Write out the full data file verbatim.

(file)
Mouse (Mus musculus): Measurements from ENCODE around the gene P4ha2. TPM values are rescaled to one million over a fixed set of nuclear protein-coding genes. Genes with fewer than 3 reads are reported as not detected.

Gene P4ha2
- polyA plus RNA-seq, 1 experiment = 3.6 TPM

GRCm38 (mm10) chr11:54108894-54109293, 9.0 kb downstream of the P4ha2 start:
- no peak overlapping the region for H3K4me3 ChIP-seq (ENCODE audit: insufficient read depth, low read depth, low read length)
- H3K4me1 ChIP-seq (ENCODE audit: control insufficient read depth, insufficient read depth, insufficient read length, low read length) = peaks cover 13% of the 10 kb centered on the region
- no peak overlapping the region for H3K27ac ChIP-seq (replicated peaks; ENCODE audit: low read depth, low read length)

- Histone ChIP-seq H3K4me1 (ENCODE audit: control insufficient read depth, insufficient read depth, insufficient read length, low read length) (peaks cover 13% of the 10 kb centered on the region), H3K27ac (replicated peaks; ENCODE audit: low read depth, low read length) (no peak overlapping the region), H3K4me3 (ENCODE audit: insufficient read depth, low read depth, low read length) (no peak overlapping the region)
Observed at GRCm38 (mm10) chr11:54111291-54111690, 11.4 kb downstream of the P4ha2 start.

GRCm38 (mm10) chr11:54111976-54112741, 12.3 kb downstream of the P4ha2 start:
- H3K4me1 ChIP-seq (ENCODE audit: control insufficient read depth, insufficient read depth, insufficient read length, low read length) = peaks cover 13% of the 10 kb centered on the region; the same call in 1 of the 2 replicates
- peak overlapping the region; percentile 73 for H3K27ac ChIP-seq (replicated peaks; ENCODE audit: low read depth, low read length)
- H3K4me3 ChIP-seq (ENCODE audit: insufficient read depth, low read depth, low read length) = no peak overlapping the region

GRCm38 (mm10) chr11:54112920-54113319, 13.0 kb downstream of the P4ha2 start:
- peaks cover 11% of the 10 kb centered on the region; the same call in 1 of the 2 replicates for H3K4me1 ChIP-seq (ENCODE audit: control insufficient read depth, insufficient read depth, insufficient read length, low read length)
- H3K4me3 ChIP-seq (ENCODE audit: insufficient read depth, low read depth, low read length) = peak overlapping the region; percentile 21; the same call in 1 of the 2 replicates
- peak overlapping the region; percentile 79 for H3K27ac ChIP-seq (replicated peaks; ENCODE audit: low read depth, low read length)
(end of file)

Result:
Mouse (Mus musculus): Measurements from ENCODE around the gene P4ha2. TPM values are rescaled to one million over a fixed set of nuclear protein-coding genes. Genes with fewer than 3 reads are reported as not detected.

Gene P4ha2
- polyA plus RNA-seq, 1 experiment = 3.6 TPM

GRCm38 (mm10) chr11:54108894-54109293, 9.0 kb downstream of the P4ha2 start:
- no peak overlapping the region for H3K4me3 ChIP-seq (ENCODE audit: insufficient read depth, low read depth, low read length)
- H3K4me1 ChIP-seq (ENCODE audit: control insufficient read depth, insufficient read depth, insufficient read length, low read length) = peaks cover 13% of the 10 kb centered on the region
- no peak overlapping the region for H3K27ac ChIP-seq (replicated peaks; ENCODE audit: low read depth, low read length)

- Histone ChIP-seq H3K4me1 (ENCODE audit: control insufficient read depth, insufficient read depth, insufficient read length, low read length) (peaks cover 13% of the 10 kb centered on the region), H3K27ac (replicated peaks; ENCODE audit: low read depth, low read length) (no peak overlapping the region), H3K4me3 (ENCODE audit: insufficient read depth, low read depth, low read length) (no peak overlapping the region)
Observed at GRCm38 (mm10) chr11:54111291-54111690, 11.4 kb downstream of the P4ha2 start.

GRCm38 (mm10) chr11:54111976-54112741, 12.3 kb downstream of the P4ha2 start:
- H3K4me1 ChIP-seq (ENCODE audit: control insufficient read depth, insufficient read depth, insufficient read length, low read length) = peaks cover 13% of the 10 kb centered on the region; the same call in 1 of the 2 replicates
- peak overlapping the region; percentile 73 for H3K27ac ChIP-seq (replicated peaks; ENCODE audit: low read depth, low read length)
- H3K4me3 ChIP-seq (ENCODE audit: insufficient read depth, low read depth, low read length) = no peak overlapping the region

GRCm38 (mm10) chr11:54112920-54113319, 13.0 kb downstream of the P4ha2 start:
- peaks cover 11% of the 10 kb centered on the region; the same call in 1 of the 2 replicates for H3K4me1 ChIP-seq (ENCODE audit: control insufficient read depth, insufficient read depth, insufficient read length, low read length)
- H3K4me3 ChIP-seq (ENCODE audit: insufficient read depth, low read depth, low read length) = peak overlapping the region; percentile 21; the same call in 1 of the 2 replicates
- peak overlapping the region; percentile 79 for H3K27ac ChIP-seq (replicated peaks; ENCODE audit: low read depth, low read length)